French insurance group Covéa and EXOR, the Agnelli family owned holding company investor, have struck an agreement to cooperate on reinsurance-linked investments going forward, finding a way to settle with each other over the failed PartnerRe sale.
Covéa is set to inject €750 million of capital into special purpose reinsurance vehicles managed by PartnerRe, which will see the French firm benefit from a share of the returns and profits of the portfolios, while reinsurer PartnerRe will benefit from a capital increase that can be put to work in the current hardening market environment.
As a reminder, EXOR had agreed to sell PartnerRe outright to Covea for $9 billion, but the price was subject to renegotiations that failed during the Covid-19 pandemic and so the deal was called off.
Covéa had wanted to renegotiate the price in the wake of the Covid-19 pandemic it appears, but EXOR stuck by the original sale price and has said that it would not accept anything lower given PartnerRe was not set to suffer a significant hit from the impacts of the coronavirus.
It was reported by the Italian press that pulling out from the acquisition would have seen Covea subject to a penalty of as much as $175 million, although that was never confirmed.
But now the parties have found a constructive way to move forwards, one which allows Covea to tap into the returns of PartnerRe’s reinsurance business, while EXOR benefits from capital support to grow PartnerRe, as well as additional investment commitments from the French insurer.
EXOR N.V. said late yesterday that it reached an agreement with Covéa Coopérations S.A., under which the French insurance group will invest a total of €1.5 billion with Exor, half of which will be directed into special purpose reinsurance vehicles managed by PartnerRe.
€750 million will be allocated for investment opportunities where Covea will sit alongside EXOR, which will assist the Italian investment group in being more expansive at a time when capital liquidity may have been less abundant.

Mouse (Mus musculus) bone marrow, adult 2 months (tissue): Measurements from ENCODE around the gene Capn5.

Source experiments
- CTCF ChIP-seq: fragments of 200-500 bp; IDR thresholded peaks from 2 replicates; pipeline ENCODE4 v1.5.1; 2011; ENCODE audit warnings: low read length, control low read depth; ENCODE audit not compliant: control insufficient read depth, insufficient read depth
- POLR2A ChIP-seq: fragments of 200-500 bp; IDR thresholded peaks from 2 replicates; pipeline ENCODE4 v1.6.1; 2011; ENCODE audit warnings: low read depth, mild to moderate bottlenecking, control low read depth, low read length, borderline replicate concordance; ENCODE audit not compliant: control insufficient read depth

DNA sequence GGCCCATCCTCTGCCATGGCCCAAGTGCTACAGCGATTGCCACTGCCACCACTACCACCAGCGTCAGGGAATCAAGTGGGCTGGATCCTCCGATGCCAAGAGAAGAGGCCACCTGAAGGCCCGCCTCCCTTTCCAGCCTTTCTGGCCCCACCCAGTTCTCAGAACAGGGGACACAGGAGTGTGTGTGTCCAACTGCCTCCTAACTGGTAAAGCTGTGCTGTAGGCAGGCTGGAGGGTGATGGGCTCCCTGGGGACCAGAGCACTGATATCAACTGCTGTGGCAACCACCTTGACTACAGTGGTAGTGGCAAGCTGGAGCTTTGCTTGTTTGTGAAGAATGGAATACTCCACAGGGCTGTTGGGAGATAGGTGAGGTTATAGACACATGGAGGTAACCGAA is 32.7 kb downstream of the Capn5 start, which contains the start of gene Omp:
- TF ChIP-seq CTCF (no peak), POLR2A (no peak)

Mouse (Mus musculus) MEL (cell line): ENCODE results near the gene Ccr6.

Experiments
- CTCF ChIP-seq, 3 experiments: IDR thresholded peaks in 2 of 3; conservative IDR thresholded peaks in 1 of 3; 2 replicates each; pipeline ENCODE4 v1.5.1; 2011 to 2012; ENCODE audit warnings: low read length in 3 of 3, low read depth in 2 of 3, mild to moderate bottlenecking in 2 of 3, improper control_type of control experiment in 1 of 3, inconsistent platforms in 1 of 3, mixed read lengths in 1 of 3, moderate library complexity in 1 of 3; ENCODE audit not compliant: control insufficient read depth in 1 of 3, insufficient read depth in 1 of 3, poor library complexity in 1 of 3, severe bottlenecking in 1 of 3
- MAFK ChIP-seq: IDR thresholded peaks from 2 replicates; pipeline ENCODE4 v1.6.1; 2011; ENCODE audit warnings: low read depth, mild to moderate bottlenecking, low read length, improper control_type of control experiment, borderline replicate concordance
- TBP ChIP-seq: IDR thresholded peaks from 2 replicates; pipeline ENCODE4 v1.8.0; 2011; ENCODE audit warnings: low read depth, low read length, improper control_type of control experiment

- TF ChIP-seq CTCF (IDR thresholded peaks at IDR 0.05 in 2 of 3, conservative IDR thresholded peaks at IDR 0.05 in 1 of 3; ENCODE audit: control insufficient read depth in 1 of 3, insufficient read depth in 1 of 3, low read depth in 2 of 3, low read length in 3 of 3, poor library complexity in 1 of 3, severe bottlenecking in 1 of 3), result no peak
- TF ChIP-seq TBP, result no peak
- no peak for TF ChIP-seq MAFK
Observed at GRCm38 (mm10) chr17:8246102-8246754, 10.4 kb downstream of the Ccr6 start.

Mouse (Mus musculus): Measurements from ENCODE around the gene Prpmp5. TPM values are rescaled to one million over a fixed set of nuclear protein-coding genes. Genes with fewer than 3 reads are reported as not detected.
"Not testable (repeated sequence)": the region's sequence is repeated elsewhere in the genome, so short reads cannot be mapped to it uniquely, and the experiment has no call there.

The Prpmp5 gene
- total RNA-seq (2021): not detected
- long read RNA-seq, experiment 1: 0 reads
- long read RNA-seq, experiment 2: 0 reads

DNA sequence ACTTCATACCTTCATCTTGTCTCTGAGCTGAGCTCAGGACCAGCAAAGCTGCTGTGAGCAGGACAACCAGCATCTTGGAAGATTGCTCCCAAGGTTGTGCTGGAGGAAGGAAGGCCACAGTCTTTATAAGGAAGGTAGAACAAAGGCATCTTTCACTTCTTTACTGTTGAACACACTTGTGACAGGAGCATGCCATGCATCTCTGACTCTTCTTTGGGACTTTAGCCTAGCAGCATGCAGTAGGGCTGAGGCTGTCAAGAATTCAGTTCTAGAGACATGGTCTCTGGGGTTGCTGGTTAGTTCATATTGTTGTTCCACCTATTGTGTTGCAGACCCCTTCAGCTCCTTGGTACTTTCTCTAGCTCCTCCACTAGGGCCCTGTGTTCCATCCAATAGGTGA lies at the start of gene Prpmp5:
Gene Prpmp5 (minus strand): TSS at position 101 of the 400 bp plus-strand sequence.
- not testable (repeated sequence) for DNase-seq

On the reinsurance linked investment deal, Covea will allocate the other €750 million into a number of special purpose insurance vehicles managed by PartnerRe.
The reinsurance linked investments will have a three- to five-year lock-up period and be invested into property catastrophe and other short-tail reinsurance contracts.
The first €500 million investment in special purpose insurance vehicles (SPV’s) will be made on January 1st 2021, to coincide with the January 2021 reinsurance renewals, with an additional €250 million investment to be made before the January 1st 2024 renewals.
This gives PartnerRe a significant new chunk of short-tailed reinsurance capacity, which it can put to work in being more expansive at the next renewal season.
The reinsurer is already partnering with third-party investors through its insurance-linked securities (ILS) operations, which include its own Lorenz Re sidecar and dedicated investor structures such as the one recently announced with Dutch pension investor PGGM, the so-called Huygens relationship.
Meanwhile, Covéa benefits through accessing the diversified source of returns that is catastrophe reinsurance and other short-tailed reinsurance lines, which should be relatively uncorrelated with its largely European insurance book.
The agreement and way of working together going forwards, shows that investors can come into large reinsurance companies without buying equity, even if that had been their original goal, with the end-result being a way to try out the returns of the reinsurance business without any of the corporate overheads that would have come from a full acquisition.
John Elkann, Chairman and Chief Executive Officer of Exor, commented, “After having decided definitively to continue our project to build one of the world’s leading independent reinsurers, we’re more than happy now to have been able to agree with Covéa this constructive cooperation extending also to other fields of our activity.”
Covéa said that the cooperation would see the parties, “seizing together investment opportunities in the context of a deeply changing economy.”
The French insurer said that it, “intends to carry out the first investments in the reinsurance field as of now, and with respect to the investment component as from 2021.”
For PartnerRe, the reinsurer has now significantly boosted the third-party reinsurance assets under its management, while gaining a source of capacity to boost its expansion and take advantage of rates at the next renewals.